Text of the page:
The means for detachably connecting the fluidizable cells to the diffuser board and one another preferably includes one or more attachment flaps, anchoring flaps, and attachment mechanisms. As to the latter, an air impermeable zipper or an airtight elastomeric interlocking mechanism is preferred. The upper portions of adjacent cells also can be connected by hook and loop strips, such as VELCRO strips, extending along their sidewalls.

The detachably connecting means of the fluidizable cells and the detachably attachment means of the cover sheet greatly facilitate removal of the fluidizable medium for cleaning, and the cells prevent localized soiling from being distributed throughout the medium.

A heat exchange device can be provided to regulate the temperature of the air being used to fluidize the mass of fluidizable material.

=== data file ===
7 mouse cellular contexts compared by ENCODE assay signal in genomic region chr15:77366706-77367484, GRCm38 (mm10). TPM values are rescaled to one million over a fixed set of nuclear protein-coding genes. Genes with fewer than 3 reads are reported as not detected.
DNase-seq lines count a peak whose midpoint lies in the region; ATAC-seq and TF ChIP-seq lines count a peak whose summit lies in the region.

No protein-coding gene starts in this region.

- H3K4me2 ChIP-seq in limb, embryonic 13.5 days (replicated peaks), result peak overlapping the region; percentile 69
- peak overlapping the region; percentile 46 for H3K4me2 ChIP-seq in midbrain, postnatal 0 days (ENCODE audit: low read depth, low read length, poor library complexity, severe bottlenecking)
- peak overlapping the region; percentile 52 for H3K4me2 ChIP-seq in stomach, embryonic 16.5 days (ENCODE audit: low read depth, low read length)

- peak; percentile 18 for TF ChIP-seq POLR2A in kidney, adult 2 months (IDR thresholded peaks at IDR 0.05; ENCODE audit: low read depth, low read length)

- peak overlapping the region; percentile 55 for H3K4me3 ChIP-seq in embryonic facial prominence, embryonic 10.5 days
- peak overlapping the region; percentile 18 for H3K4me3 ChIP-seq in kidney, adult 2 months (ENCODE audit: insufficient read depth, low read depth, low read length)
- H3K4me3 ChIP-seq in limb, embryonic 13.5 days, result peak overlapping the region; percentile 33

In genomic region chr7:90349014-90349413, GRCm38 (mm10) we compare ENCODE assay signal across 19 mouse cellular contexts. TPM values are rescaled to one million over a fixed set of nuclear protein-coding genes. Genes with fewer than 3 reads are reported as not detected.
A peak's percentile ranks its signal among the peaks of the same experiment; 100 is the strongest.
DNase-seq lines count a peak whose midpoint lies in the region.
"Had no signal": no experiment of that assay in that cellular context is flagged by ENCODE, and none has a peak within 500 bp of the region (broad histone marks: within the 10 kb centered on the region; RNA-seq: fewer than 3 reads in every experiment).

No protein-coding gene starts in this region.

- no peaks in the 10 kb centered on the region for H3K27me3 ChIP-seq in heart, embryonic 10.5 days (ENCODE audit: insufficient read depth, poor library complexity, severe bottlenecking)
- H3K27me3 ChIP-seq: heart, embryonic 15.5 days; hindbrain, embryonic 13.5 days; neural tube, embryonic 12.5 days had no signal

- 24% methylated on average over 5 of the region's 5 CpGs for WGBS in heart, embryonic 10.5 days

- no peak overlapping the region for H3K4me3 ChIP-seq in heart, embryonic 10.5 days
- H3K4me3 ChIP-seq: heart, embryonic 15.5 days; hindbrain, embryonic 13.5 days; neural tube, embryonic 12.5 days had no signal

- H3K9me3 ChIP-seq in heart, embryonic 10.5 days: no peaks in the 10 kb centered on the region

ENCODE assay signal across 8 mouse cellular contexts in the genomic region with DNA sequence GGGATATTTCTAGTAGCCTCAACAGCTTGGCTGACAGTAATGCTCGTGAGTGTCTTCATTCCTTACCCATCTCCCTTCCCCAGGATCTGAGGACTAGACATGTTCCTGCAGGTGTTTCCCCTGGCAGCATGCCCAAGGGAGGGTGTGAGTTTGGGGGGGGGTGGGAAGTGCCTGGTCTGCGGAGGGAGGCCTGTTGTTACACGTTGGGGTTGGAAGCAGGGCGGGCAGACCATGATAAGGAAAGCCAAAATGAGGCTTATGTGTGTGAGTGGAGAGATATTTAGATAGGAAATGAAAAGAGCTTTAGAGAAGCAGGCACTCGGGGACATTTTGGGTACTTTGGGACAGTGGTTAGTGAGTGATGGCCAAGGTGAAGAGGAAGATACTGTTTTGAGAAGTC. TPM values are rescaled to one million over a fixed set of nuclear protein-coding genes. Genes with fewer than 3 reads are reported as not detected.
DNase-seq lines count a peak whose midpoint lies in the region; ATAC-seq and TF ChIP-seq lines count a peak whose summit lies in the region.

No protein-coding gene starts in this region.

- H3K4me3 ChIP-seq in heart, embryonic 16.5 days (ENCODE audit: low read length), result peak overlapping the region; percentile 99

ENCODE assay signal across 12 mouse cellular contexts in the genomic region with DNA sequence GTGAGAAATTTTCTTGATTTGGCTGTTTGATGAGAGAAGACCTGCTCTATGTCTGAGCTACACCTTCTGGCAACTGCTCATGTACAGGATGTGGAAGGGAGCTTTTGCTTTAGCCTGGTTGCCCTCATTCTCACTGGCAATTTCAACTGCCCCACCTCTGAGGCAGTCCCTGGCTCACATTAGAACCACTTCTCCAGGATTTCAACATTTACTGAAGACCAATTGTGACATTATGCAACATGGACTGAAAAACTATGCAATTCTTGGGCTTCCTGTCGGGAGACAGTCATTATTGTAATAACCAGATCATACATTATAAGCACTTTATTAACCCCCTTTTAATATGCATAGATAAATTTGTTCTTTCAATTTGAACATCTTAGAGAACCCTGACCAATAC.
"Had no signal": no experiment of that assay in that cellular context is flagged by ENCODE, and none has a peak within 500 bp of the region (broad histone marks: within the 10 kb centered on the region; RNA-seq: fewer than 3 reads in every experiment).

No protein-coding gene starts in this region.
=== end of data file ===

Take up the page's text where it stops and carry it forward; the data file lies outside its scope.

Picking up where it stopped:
In further accordance with the present invention, an articulatable member is attached to the frame and is used to support the first surface thereon. In such articulatable embodiments, means are provided for defluidizing the mass of fluidizable material during elevation of the articulatable member. As embodied herein, the defluidizing means preferably includes conventional hydraulics and motors which are used to effect articulation of the articulatable member. These hydraulics and motors are under the control of the microprocessor. In addition, a sensing device monitors the degree of articulation of the articulatable member and furnishes this information to the microprocessor. The operator selects the degree of elevation of the articulation member via the key pad and control panel, and the microprocessor then activates the hydraulics and motors until the articulation sensing device signals that the desired level of articulation has been attained. In conjunction with the elevation of the articulatable member, the microprocessor preferably closes the flow control valve that governs the fluidization of the plenum chamber responsible for supplying air to fluidize the mass of fluidizable material beneath the buttocks of the patient. This defluidizes the mass of fluidizable material supporting the buttocks of the patient. The defluidized material beneath the buttocks of the patient acts to prevent the buttocks from moving in a direction toward the feet of the patient as weight is transferred against the buttocks during elevation of the head and chest of the patient. Thus, the defluidization of the mass of fluidizable material supporting the buttocks acts as a substitute for a knee gatch that often is required when elevating the head and chest of a patient in a conventional bed. Preventing movement of the buttocks provides the additional benefit of restraining the patient from any slipping and sliding that might cause tissue damage to any sacral skin grafts which may exist on the patient.